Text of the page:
# (Electric Charge and Electric Field)

1. Jan 24, 2005

### Axeman2k

Consider point a which is 70 cm north of a -3.6 µC point charge, and point b which is 84 cm west of the charge (Fig. 17-23).

(a) Determine Vba = Vb - Va.
V = ____
(b) Determine Eb - Ea.
Magnitude
N/C = ____
Direction = _____
° (counterclockwise from east is positive)

#### Attached Files:

• ###### Figure 17-23.gif
File size:
1.5 KB
Views:
144
2. Jan 24, 2005

### Axeman2k

At first I was thinking the first part had to do with the E = (KQ1)/r2 equation. You take that for both point a and b then subtract b-a to get the final velocity. That didnt seem to work, and I have been looking frantically for the past 30 min through my notes and have not been able to find an equation to start off this problem. I think I may be confusing test charges with normal charges.

3. Jan 24, 2005

### dextercioby

That is not velocity,that is ELECTRIC POTENTIAL.And you shouldn't be using the formula for the electric field,but the formula for the electric potential...

Daniel.

4. Jan 24, 2005

### Axeman2k

Hmmm.... tried the equation V=Ed for potential but that didnt work. Am I using the right equation?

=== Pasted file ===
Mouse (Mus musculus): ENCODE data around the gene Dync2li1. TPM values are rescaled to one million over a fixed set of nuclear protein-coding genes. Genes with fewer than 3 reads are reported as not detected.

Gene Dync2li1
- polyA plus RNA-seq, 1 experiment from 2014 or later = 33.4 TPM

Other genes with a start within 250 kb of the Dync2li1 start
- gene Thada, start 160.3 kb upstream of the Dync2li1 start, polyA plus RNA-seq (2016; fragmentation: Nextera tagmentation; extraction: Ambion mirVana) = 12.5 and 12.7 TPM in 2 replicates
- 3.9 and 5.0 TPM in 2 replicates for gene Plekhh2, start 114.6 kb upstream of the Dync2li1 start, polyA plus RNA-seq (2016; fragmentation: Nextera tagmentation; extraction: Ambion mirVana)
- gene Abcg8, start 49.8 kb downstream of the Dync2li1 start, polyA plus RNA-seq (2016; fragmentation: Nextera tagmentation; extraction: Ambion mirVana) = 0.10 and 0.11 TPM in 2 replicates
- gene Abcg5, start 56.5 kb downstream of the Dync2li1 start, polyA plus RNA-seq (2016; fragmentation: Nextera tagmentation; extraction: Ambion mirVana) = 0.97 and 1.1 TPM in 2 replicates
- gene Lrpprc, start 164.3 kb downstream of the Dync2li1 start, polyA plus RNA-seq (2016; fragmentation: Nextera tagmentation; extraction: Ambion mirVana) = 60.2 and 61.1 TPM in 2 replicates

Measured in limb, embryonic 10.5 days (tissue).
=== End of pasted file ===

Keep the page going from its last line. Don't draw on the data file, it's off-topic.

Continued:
5. Jan 24, 2005

### dextercioby

No,u should be using the electric potential created by an electric charge...

$$V(r)=\frac{1}{4\pi\epsilon_{0}\epsilon_{r}} \frac{q}{r}$$

Daniel.

6. Jan 24, 2005

### Axeman2k

Haven't had a chance to use that equation... can you explain where the e sub 0 and r come from please?

7. Jan 24, 2005

### dextercioby

Those are electric permitivities.The one with the subscript "0" is the electric permitivity of vacuum.The one with the "r" subscript is the relative electric permitivity of the medium wrt the vacuum and is dimensionless...

Irrelevant into discussion,really.U got a problem to solve...

Daniel.

8. Jan 24, 2005

### Cantari

I don't think it's irrelevant, I like to know all the values and what they are if I am going to use an equation. I just find it hard to believe, Axeman, you dont know what $$\epsilon_{0}$$ is since it seems you are in an electricity class.

9. Jan 25, 2005

### dextercioby

What do you mean...??He SHOULD KNOW what $\epsilon_{0}$ is.Even if he's in High School...

Daniel.